Government regulation of the media acts like a public subsidy, argues Mr Denmore. It makes it difficult for new players to get a foothold and "encourages monopolistic behaviour that circumvents reasoned debate." So what is to be done?
One possibility is to hope a white knight buys into the market. Mr Denmore suggests Eric Beecher could make a bid for Fairfax’s radio stations. But:
… if there really is no possibility of a media that is both commercial and responsible, perhaps we should be looking at not-for-profit ventures like US investigative journalism venture ProPublica that serves the public good by employing the traditional journalistic values of accuracy, balance, context, fairness and publicly spirited inquiry. That, after all, is what a properly functioning democracy demands from the media.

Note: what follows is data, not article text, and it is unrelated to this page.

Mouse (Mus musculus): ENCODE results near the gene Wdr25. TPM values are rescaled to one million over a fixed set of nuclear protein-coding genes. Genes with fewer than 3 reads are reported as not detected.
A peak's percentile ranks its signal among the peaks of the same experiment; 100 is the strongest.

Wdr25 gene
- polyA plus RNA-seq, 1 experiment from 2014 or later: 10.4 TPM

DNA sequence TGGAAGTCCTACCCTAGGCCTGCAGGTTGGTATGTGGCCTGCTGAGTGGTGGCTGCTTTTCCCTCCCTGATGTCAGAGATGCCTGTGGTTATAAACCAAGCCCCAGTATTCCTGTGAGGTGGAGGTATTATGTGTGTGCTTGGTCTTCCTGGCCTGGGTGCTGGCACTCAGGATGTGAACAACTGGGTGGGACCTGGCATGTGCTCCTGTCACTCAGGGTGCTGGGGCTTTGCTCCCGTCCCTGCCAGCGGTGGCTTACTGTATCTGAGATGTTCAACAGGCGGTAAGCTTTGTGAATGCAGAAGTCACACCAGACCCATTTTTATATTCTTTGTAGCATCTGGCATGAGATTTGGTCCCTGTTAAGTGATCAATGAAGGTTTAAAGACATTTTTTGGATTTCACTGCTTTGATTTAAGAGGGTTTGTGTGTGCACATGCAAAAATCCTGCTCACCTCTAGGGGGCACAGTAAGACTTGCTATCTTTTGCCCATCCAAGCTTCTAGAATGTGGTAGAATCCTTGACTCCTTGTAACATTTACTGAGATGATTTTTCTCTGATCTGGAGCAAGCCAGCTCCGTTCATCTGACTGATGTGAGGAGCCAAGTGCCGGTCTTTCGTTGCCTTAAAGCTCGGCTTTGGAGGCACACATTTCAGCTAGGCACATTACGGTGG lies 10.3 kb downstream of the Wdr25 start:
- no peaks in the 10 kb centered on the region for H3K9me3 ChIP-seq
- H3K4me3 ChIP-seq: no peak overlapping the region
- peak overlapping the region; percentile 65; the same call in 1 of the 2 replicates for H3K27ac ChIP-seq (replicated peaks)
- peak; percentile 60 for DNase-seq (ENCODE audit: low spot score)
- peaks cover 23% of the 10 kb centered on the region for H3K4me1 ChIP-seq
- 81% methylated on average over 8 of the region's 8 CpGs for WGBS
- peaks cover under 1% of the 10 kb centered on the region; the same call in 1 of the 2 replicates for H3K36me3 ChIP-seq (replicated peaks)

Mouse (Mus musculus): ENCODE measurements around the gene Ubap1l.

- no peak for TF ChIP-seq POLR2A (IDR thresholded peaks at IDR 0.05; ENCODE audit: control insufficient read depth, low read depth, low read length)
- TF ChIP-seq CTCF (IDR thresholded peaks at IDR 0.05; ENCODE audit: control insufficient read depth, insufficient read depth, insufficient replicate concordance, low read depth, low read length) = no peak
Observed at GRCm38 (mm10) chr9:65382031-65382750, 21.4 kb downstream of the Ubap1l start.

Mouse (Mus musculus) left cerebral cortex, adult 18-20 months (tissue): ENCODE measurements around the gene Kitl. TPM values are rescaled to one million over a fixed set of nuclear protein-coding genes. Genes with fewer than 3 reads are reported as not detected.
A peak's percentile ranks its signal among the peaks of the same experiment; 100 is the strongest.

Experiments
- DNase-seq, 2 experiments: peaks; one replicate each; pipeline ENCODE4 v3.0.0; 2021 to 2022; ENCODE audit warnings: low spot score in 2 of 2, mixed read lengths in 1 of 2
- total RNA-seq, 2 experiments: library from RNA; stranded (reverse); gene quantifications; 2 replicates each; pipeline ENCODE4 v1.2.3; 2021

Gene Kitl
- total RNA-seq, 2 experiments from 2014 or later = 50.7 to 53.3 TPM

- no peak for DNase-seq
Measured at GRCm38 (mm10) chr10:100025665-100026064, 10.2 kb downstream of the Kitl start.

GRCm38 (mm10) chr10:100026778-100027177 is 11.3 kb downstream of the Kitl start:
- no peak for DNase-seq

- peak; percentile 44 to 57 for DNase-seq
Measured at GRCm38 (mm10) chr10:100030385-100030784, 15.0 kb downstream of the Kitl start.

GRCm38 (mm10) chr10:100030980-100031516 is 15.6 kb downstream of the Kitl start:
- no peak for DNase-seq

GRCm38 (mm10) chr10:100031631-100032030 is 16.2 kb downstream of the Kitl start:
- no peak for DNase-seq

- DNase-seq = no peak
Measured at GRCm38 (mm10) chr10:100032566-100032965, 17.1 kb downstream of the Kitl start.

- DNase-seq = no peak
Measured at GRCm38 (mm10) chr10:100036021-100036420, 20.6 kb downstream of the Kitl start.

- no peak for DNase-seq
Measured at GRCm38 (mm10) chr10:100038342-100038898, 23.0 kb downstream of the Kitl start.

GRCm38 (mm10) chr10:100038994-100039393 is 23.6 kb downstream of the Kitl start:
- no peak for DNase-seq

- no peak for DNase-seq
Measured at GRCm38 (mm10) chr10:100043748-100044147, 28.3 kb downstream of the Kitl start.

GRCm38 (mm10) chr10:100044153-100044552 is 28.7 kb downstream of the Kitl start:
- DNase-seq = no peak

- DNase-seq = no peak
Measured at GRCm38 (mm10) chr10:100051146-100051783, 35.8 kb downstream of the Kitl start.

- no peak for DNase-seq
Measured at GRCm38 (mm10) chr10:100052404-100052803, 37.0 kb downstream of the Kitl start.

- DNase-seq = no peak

Irrespective of the commercial ambitions of media proprietors, the journalism they fund plays a vital function in a democracy. And for that reason, it should be a public good in itself, like banks. People need and want reliable information from trusted intermediaries. If the government insists on regulating media ownership, it should ensure that licensees and owners meet certain public interest tests. The question is how do you enforce those without threatening press freedom. Alternatively, the government could get out of the way completely and let market forces prevail. But we saw what happened when banks were allowed to run amok.
Mr Denmore’s chief complaint is News Ltd’s dominance of the marketplace. In a comment at Larvatus Prodeo last year he argued that commentators like Dennis Shanahan, Piers Akerman, Glenn Beck, Sean Hannity and Janet Albrechtsen "are just paid glove puppets for the News agenda." He suggested that "the government should be doing what it can on the policy front to hurt Murdoch’s business interests" because hitting their hip pocket is the only thing News Ltd understands.